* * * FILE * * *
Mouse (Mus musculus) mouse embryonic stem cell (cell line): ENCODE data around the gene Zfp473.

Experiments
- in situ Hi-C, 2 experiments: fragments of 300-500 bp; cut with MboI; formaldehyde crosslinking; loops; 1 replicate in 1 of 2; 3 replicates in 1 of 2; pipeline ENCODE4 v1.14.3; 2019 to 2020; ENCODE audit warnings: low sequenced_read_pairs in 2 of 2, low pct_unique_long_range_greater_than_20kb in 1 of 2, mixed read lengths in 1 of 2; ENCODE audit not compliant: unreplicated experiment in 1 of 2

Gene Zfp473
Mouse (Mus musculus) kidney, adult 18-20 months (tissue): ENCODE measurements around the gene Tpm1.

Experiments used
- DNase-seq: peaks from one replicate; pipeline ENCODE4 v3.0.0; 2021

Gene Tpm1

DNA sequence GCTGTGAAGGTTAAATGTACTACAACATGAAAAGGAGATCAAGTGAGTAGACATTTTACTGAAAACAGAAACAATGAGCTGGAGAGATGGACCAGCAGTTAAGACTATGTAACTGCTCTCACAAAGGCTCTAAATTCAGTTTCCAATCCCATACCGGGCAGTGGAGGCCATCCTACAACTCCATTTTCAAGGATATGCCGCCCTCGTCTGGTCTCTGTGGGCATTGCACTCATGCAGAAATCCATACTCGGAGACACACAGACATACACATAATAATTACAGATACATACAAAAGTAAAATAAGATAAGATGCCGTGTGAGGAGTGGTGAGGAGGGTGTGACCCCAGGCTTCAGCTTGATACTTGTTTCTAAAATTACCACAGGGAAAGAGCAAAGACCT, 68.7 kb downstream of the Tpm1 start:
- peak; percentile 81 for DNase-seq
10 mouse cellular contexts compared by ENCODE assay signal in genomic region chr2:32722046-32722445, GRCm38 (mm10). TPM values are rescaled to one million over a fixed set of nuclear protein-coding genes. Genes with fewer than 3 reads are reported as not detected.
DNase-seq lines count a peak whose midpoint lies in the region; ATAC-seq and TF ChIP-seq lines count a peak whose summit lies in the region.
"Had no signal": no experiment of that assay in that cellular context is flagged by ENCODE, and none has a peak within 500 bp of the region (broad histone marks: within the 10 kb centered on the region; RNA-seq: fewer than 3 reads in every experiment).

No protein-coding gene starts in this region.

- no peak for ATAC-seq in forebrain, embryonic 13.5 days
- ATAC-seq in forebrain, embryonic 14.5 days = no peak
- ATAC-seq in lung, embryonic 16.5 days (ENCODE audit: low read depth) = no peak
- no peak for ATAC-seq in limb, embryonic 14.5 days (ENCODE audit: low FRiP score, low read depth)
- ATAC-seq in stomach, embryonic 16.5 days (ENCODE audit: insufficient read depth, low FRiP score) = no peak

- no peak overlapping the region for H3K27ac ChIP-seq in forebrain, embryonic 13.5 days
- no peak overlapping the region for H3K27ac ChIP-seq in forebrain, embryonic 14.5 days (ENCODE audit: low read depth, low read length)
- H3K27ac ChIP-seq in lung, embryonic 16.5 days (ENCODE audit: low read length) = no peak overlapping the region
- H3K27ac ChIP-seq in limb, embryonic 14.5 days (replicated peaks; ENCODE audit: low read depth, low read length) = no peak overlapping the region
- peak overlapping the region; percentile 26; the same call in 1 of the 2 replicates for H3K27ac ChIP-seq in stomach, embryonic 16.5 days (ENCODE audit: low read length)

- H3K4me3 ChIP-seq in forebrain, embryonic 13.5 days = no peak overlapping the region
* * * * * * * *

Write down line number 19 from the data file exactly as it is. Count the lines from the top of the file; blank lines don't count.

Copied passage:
- ATAC-seq in stomach, embryonic 16.5 days (ENCODE audit: insufficient read depth, low FRiP score) = no peak